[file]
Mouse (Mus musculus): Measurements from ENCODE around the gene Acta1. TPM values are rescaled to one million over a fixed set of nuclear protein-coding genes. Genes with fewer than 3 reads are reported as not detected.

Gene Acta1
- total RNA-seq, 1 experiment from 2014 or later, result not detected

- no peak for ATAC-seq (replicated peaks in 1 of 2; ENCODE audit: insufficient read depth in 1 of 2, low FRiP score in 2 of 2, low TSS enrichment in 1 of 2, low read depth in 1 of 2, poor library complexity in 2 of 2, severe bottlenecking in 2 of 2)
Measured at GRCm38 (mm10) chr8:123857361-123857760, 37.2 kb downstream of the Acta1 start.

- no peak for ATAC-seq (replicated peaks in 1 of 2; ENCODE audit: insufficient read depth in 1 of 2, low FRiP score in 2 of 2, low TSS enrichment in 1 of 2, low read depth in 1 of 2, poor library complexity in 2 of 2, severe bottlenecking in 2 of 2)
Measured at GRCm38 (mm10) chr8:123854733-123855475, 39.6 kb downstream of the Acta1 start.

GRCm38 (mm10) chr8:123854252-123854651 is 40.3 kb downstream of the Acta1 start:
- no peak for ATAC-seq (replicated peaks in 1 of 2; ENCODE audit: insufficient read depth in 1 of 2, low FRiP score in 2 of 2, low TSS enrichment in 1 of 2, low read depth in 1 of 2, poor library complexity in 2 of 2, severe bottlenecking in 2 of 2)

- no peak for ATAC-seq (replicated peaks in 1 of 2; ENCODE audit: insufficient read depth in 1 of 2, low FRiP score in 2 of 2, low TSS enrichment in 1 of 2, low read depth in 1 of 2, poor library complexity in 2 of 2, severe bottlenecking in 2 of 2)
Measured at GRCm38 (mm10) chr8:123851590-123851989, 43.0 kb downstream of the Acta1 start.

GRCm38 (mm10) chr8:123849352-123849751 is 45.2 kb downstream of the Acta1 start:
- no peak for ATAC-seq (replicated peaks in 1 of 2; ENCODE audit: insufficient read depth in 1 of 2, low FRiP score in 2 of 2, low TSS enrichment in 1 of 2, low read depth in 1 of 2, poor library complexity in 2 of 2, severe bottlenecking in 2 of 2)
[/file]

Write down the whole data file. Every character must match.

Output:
Mouse (Mus musculus): Measurements from ENCODE around the gene Acta1. TPM values are rescaled to one million over a fixed set of nuclear protein-coding genes. Genes with fewer than 3 reads are reported as not detected.

Gene Acta1
- total RNA-seq, 1 experiment from 2014 or later, result not detected

- no peak for ATAC-seq (replicated peaks in 1 of 2; ENCODE audit: insufficient read depth in 1 of 2, low FRiP score in 2 of 2, low TSS enrichment in 1 of 2, low read depth in 1 of 2, poor library complexity in 2 of 2, severe bottlenecking in 2 of 2)
Measured at GRCm38 (mm10) chr8:123857361-123857760, 37.2 kb downstream of the Acta1 start.

- no peak for ATAC-seq (replicated peaks in 1 of 2; ENCODE audit: insufficient read depth in 1 of 2, low FRiP score in 2 of 2, low TSS enrichment in 1 of 2, low read depth in 1 of 2, poor library complexity in 2 of 2, severe bottlenecking in 2 of 2)
Measured at GRCm38 (mm10) chr8:123854733-123855475, 39.6 kb downstream of the Acta1 start.

GRCm38 (mm10) chr8:123854252-123854651 is 40.3 kb downstream of the Acta1 start:
- no peak for ATAC-seq (replicated peaks in 1 of 2; ENCODE audit: insufficient read depth in 1 of 2, low FRiP score in 2 of 2, low TSS enrichment in 1 of 2, low read depth in 1 of 2, poor library complexity in 2 of 2, severe bottlenecking in 2 of 2)

- no peak for ATAC-seq (replicated peaks in 1 of 2; ENCODE audit: insufficient read depth in 1 of 2, low FRiP score in 2 of 2, low TSS enrichment in 1 of 2, low read depth in 1 of 2, poor library complexity in 2 of 2, severe bottlenecking in 2 of 2)
Measured at GRCm38 (mm10) chr8:123851590-123851989, 43.0 kb downstream of the Acta1 start.

GRCm38 (mm10) chr8:123849352-123849751 is 45.2 kb downstream of the Acta1 start:
- no peak for ATAC-seq (replicated peaks in 1 of 2; ENCODE audit: insufficient read depth in 1 of 2, low FRiP score in 2 of 2, low TSS enrichment in 1 of 2, low read depth in 1 of 2, poor library complexity in 2 of 2, severe bottlenecking in 2 of 2)